Pudge Rodriguez with the Texas Rangers

Ivan Rodriguez will be eligible for nomination to the Hall of Fame in five years and undoubtedly will be inducted at some point. His list of credentials and honors is impressive indeed and  he has chosen to retire as a Texas Ranger.  But even though he only spent one year with the Florida Marlins, that’s what I’ll always remember him as.  The Florida Marlins catcher in the 2003 World Series.  Thanks for the memories Pudge Rodriguez.  You deserve all the accolades you’re about to receive!

Dodgers Maintain MLB Lead (with a little help from their friends) ~

"The bunt that started it all"

Last night the Dodgers beat the Padres 5-4 with an incredulous triple play that ended the game.  The particulars of that triple play are what’s in question here.  I watched the video over and over again and there’s no doubt in my mind the plate umpire ruled a bunt ball as “out-of-bounds” wherein the Padres ceased play, went back to their bases, and play should have resumed with another pitch.  But that’s not what happened.  Instead, the Dodgers kept playing as though nothing had happened, as though no call had been made, as the Padres went back to their business in disbelief because, according to their version, and what I saw on the video, it should have been a dead ball, and the batter should have returned to the plate to take another pitch.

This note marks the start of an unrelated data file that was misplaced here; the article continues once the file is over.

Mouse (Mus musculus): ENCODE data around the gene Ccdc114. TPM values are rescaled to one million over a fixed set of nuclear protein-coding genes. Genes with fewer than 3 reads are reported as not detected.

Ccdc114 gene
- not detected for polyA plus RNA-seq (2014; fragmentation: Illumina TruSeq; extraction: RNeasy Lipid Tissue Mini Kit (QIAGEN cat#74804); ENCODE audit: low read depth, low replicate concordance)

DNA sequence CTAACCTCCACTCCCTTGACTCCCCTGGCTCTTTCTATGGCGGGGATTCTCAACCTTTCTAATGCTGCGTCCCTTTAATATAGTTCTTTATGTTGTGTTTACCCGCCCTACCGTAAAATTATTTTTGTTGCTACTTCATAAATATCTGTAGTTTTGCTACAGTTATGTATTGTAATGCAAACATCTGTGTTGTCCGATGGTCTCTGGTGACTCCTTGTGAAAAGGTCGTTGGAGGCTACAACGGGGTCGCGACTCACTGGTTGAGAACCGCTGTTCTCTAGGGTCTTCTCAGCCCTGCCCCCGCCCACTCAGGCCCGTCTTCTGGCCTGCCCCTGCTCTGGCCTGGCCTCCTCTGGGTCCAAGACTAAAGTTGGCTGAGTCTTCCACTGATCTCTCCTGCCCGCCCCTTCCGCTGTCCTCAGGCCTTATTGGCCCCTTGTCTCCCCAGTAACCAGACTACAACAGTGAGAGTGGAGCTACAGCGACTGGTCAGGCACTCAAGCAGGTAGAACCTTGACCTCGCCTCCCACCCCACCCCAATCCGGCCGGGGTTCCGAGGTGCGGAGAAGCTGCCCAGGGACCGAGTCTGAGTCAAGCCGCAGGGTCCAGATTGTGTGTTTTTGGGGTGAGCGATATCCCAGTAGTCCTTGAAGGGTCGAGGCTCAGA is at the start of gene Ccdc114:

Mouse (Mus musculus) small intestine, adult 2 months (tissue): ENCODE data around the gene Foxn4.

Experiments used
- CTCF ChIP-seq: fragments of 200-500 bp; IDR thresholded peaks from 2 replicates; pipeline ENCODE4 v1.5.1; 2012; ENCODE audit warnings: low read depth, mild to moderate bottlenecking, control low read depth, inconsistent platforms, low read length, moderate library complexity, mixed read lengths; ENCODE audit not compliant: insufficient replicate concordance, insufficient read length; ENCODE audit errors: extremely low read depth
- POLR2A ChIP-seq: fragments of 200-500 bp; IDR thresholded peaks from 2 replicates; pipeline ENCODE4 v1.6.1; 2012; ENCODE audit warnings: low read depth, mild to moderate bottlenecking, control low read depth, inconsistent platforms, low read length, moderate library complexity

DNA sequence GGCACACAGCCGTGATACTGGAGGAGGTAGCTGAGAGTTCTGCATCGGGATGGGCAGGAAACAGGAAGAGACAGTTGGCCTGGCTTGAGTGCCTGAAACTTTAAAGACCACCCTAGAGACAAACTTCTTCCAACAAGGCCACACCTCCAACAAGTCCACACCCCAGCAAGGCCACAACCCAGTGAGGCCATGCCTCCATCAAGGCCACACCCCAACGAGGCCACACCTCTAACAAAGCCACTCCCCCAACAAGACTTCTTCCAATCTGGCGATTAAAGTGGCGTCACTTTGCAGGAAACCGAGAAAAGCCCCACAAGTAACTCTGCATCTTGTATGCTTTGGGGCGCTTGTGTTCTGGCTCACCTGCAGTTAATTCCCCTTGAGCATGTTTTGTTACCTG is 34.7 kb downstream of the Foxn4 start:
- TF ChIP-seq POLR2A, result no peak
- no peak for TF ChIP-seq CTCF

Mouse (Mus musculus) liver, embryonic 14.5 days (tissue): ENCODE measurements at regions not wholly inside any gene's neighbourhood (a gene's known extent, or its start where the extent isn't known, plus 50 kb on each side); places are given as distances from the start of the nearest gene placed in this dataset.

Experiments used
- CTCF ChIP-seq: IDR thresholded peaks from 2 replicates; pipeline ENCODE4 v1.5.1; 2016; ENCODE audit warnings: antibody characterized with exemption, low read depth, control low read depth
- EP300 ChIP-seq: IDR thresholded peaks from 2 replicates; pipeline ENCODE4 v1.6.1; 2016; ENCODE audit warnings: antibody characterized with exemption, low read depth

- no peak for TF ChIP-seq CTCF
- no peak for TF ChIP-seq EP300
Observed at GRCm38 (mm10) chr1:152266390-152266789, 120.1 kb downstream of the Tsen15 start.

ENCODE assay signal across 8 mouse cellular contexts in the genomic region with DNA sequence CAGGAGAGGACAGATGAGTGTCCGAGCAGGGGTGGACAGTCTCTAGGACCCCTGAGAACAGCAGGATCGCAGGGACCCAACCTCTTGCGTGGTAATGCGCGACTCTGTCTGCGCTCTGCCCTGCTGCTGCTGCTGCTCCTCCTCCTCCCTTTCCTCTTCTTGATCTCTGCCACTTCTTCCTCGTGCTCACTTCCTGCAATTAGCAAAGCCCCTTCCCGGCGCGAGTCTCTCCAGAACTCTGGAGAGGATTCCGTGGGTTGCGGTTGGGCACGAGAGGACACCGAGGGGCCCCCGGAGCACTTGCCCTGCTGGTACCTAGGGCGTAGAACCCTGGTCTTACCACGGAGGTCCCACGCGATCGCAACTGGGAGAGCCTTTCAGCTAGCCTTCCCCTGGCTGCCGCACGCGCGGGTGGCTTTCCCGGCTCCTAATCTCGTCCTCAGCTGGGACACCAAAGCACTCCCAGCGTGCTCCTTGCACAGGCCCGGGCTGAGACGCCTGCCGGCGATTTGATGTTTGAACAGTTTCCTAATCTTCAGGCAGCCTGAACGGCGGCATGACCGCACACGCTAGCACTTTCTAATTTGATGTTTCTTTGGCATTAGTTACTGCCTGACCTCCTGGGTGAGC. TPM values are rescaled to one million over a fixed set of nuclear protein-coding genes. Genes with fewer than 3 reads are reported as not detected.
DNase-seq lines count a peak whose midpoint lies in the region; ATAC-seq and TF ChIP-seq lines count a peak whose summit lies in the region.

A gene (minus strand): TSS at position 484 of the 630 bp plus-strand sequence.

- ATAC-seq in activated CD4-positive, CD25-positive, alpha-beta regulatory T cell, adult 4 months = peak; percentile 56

Now, I’m as happy as the next guy to see something good finally happen to the Los Angeles Dodgers.  This team’s been run through the mill these past few years and now it looks like they’re finally getting their act together.  I mean the last time the Dodgers got off to a start like this they ended up winning the World Series.  Here’s the article, video included, that has everyone (well, almost everyone) in a stew.  See what you think!

San Diego Padres Cry foul over Triple Play Call.

An Opening Day Treasure … From that Other Chicago Team.

U. S. Cellular Field

It’s been 11 years and I still want to refer to the White Sox ballpark as Comiskey rather than U. S. Cellular Field.  It’s ingrained in the soul as much as Fenway and Wrigley.  But, nonetheless, couldn’t pass up the opportunity to share a great read with you from this morning’s offerings.  Here’s an excerpt: